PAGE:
California and Massachusetts have long been bastions of clean energy. Now you can add New Jersey to the list.
Since the beginning of the year, the New Jersey State Legislature has passed several laws to promote the development of renewable energy sources.
One significant law is the Solar Energy Advancement and Fair Competition Act which requires New Jersey to obtain a significant portion of its electricity from solar generating facilities. State energy providers must now collectively purchase at least 300GWh of solar electricity generation in the first year, June 2010 to May 2011.
Furthermore, the law calls for the amount of required solar energy generation to increase as much as 20% each year until 2026, when the requirement will be almost 5,500GWh of solar generation. The NJ Board of Public Utilities was empowered to enforce this law and to increase (but not decrease) the statewide energy totals.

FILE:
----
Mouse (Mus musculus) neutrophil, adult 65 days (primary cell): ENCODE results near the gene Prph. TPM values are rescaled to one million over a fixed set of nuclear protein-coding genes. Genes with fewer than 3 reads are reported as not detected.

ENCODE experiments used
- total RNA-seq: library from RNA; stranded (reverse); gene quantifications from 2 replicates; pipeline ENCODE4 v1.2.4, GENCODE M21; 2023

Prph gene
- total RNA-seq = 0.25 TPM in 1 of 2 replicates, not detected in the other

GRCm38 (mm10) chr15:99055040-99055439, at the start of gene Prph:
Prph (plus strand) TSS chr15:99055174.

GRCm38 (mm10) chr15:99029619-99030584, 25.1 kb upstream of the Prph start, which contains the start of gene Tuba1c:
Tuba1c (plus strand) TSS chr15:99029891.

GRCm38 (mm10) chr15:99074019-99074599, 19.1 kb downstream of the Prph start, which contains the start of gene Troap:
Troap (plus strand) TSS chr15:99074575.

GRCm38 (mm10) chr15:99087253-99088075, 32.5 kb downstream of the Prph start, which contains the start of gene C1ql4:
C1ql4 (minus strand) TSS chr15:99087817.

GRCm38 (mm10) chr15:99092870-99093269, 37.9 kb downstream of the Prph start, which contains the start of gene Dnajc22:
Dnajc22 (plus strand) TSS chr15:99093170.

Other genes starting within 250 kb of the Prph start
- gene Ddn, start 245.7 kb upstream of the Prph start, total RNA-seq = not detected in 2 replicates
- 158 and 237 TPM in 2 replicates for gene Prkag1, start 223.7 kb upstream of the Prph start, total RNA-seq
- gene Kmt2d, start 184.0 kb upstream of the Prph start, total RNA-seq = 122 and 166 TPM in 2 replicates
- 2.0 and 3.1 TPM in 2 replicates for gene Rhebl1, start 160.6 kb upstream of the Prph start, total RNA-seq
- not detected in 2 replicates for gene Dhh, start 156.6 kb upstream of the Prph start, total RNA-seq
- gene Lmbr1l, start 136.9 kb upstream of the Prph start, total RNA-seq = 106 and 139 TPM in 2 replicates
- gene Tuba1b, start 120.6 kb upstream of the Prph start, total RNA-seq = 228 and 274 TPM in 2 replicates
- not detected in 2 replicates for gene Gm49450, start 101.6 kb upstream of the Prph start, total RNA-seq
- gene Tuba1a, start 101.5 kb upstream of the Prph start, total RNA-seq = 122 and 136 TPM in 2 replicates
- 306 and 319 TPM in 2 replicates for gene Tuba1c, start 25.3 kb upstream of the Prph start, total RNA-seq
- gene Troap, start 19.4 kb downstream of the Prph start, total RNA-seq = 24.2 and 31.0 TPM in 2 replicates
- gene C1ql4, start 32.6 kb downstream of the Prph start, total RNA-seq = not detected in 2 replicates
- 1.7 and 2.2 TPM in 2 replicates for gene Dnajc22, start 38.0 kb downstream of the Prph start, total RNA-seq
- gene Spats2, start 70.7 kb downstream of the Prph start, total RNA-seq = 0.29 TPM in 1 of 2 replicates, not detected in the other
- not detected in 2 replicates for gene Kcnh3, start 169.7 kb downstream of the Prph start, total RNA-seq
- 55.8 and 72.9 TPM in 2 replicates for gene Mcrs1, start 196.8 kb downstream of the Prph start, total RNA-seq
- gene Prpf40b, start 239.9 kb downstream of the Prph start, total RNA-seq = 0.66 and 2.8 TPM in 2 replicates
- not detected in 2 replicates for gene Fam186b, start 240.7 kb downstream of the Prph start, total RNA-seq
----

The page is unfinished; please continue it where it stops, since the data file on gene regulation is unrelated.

Another new law sees the creation of the New Jersey Solar and Wind Energy Commission to study the feasibility of solar and wind energy installation on state-owned property. After a year of investigation, the Commission will submit a report about the financial implications of installing and maintaining renewable energy projects on state land or buildings – and the projected cost savings.
The Commission will also examine the impact of solar and wind on property values, land use, planning and development, and environmental factors. The Commission's report is limited to state land, but its findings could provide incentives for the development of solar and wind energy on private property in New Jersey.
In January, the State Legislature also approved a new clean energy legislation which provides several incentives for solar, wind, and biomass energy on farmland. These bills specifically stipulate that biomass energy on “preserved farmland” must be produced on the same farm where the biomass feedstock is generated. Preserved farms are also limited to 110% of annual onsite consumption.
Finally, New Jersey recently passed a renewable energy law which prohibits local ordinances that unreasonably limit small wind energy installations. These restrictive rules have included prohibiting installation of small wind systems, or requiring unreasonable setbacks or noise restrictions.
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